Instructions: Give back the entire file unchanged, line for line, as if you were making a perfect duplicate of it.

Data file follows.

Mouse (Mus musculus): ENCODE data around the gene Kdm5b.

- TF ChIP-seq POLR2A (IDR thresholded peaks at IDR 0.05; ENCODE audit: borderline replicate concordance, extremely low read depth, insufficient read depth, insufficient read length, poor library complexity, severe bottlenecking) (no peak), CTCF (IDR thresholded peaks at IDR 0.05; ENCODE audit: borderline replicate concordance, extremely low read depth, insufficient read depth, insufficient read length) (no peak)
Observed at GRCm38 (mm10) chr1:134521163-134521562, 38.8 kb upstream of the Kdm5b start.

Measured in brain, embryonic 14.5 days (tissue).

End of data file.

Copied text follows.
Mouse (Mus musculus): ENCODE data around the gene Kdm5b.

- TF ChIP-seq POLR2A (IDR thresholded peaks at IDR 0.05; ENCODE audit: borderline replicate concordance, extremely low read depth, insufficient read depth, insufficient read length, poor library complexity, severe bottlenecking) (no peak), CTCF (IDR thresholded peaks at IDR 0.05; ENCODE audit: borderline replicate concordance, extremely low read depth, insufficient read depth, insufficient read length) (no peak)
Observed at GRCm38 (mm10) chr1:134521163-134521562, 38.8 kb upstream of the Kdm5b start.

Measured in brain, embryonic 14.5 days (tissue).